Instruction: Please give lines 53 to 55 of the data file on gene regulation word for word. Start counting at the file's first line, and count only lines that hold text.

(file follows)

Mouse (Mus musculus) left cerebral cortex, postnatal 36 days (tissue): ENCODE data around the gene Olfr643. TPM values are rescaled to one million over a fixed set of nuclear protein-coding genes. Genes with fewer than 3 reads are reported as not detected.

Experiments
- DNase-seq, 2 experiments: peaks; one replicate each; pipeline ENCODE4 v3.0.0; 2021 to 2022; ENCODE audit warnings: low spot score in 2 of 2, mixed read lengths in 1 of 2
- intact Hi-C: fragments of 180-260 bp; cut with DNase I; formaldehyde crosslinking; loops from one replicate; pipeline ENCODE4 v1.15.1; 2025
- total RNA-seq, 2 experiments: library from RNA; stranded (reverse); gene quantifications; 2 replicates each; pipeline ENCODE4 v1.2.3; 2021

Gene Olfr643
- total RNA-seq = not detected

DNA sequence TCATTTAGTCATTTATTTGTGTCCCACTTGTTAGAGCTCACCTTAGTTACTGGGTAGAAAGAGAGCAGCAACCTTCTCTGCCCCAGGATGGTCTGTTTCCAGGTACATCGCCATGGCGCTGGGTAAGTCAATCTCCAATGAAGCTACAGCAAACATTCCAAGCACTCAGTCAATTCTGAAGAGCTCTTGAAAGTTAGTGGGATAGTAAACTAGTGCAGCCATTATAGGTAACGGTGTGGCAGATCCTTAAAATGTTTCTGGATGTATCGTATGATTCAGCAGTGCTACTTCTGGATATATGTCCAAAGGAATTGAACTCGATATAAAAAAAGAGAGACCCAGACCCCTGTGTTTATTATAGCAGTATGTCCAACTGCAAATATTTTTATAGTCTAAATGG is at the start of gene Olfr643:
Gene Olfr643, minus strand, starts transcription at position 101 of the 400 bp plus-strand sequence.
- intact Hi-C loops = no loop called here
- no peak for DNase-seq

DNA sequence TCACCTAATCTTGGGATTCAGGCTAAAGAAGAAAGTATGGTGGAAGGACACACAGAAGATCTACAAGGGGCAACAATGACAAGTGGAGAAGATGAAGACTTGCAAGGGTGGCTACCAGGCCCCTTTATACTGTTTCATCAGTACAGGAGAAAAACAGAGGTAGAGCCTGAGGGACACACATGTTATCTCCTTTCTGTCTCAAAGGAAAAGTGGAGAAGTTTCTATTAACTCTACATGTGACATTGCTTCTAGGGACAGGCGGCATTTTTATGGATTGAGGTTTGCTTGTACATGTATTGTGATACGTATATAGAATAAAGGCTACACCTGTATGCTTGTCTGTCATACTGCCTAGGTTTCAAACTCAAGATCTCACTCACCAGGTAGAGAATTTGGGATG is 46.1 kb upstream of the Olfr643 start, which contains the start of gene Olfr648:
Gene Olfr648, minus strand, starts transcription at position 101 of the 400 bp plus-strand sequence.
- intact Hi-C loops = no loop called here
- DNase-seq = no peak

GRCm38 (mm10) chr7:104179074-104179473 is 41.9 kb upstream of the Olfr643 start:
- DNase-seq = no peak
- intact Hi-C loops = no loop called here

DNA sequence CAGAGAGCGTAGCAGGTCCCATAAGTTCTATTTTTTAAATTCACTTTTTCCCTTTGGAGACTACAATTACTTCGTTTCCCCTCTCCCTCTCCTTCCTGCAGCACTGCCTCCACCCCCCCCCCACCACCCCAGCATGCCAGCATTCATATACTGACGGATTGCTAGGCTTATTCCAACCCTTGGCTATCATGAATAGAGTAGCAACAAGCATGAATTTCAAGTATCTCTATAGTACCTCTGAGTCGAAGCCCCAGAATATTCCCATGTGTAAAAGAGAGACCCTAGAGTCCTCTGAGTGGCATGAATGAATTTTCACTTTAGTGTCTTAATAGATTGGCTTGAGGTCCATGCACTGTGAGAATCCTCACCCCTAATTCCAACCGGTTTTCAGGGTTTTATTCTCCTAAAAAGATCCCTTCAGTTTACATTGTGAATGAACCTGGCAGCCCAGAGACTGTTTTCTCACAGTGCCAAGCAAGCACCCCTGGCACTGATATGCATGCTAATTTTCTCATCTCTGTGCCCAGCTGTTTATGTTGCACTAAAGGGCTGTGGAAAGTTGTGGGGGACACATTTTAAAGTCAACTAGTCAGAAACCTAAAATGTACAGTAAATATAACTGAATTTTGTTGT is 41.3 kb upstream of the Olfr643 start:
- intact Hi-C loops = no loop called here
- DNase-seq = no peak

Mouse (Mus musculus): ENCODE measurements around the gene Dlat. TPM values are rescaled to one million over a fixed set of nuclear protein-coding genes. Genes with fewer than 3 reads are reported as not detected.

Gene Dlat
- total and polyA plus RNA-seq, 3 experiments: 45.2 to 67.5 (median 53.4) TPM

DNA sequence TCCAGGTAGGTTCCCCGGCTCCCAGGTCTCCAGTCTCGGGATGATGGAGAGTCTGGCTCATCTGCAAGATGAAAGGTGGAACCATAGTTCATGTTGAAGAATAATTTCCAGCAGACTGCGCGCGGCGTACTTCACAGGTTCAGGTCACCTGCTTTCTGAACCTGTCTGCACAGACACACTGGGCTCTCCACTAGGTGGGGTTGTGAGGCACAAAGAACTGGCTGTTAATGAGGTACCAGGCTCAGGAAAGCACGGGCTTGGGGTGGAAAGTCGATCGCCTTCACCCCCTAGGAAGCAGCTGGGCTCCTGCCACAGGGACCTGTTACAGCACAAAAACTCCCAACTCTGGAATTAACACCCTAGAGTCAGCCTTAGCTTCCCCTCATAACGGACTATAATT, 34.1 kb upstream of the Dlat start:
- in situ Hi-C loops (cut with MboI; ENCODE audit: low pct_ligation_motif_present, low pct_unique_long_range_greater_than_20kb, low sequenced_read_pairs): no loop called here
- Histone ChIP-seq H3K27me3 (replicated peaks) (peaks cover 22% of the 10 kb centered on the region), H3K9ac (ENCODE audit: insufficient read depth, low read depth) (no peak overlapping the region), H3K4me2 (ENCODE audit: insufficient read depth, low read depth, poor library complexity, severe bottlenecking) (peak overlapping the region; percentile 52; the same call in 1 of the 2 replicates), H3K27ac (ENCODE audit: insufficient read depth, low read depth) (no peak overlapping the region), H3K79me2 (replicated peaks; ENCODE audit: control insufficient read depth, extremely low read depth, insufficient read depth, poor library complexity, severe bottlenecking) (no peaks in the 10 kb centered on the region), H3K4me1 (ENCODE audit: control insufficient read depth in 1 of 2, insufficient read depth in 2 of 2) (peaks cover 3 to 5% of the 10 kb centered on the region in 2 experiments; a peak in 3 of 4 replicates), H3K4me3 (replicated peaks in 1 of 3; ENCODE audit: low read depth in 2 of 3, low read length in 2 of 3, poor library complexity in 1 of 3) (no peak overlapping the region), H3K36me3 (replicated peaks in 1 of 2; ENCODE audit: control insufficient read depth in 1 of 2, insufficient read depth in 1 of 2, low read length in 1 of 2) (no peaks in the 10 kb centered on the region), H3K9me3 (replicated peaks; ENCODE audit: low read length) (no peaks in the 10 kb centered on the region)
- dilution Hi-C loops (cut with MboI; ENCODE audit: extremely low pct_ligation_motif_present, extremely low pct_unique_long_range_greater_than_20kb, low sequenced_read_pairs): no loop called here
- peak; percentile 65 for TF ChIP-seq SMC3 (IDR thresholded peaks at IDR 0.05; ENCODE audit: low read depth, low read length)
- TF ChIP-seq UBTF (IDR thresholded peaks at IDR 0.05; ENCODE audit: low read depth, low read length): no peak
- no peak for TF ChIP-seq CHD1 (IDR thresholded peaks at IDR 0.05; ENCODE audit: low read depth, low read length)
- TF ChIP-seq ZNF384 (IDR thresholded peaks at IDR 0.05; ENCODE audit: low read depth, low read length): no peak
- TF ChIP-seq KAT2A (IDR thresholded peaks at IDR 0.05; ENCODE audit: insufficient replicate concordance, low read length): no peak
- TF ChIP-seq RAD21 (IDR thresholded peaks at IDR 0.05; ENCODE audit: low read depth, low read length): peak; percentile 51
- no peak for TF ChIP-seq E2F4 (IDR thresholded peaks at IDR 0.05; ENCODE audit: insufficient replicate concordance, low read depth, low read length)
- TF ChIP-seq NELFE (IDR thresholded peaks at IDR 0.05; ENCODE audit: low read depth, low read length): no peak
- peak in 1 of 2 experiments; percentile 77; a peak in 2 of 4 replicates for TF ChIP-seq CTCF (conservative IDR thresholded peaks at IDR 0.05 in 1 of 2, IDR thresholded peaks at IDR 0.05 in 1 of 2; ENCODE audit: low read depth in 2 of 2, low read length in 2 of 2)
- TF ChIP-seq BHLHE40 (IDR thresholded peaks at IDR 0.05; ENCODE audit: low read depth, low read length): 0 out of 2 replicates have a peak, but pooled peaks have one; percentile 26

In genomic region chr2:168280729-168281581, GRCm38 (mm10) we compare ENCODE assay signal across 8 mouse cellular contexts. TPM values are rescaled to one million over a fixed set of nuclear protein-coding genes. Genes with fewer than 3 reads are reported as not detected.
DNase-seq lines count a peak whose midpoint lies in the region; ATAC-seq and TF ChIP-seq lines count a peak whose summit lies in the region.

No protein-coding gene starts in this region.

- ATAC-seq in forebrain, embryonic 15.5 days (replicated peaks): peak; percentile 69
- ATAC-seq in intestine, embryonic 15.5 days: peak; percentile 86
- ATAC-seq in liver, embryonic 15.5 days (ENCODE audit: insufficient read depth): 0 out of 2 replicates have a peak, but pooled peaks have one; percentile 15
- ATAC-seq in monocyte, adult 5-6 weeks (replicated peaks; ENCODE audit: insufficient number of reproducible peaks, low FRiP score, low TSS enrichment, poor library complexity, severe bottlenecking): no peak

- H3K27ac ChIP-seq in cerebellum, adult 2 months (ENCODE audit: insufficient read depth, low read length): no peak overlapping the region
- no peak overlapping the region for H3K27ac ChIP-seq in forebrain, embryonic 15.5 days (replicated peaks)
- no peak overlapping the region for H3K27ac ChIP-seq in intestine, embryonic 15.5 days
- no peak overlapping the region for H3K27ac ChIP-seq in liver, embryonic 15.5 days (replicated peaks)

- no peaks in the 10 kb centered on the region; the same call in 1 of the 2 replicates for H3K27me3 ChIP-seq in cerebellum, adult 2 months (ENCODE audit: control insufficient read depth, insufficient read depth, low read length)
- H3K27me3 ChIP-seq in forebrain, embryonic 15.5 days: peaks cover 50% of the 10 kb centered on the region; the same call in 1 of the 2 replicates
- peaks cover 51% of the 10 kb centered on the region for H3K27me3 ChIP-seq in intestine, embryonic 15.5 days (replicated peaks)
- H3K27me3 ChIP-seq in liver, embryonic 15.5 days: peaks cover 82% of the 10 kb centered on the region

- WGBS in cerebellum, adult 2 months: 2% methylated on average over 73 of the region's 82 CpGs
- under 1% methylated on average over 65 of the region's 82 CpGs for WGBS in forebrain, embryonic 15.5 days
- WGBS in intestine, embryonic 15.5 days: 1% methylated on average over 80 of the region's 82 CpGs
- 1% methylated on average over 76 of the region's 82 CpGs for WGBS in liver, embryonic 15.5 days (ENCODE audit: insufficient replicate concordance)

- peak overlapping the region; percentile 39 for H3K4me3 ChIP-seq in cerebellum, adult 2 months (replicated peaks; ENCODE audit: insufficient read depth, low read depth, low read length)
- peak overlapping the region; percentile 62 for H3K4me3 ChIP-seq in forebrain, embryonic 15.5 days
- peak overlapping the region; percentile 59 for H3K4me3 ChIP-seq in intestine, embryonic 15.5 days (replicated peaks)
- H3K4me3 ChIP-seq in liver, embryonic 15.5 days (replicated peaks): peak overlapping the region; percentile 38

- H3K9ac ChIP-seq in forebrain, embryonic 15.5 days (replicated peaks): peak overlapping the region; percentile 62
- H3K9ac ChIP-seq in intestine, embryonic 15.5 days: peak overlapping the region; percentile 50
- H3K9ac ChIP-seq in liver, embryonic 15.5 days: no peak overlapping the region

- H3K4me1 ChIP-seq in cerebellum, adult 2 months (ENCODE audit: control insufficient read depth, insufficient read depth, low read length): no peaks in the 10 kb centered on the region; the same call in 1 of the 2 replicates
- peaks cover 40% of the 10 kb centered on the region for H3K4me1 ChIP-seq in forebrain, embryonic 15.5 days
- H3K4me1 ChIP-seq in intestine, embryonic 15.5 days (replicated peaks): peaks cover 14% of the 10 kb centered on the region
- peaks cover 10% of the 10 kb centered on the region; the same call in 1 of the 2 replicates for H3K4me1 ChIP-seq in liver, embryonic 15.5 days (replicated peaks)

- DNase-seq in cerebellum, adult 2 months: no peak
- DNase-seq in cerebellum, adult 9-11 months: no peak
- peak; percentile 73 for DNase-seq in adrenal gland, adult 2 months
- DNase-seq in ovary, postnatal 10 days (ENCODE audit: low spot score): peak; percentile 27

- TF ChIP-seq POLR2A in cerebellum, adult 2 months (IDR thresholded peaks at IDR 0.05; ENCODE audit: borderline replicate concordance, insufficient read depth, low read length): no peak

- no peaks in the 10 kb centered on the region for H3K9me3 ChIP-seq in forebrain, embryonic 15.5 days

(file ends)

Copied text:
- H3K27me3 ChIP-seq in liver, embryonic 15.5 days: peaks cover 82% of the 10 kb centered on the region

- WGBS in cerebellum, adult 2 months: 2% methylated on average over 73 of the region's 82 CpGs
- under 1% methylated on average over 65 of the region's 82 CpGs for WGBS in forebrain, embryonic 15.5 days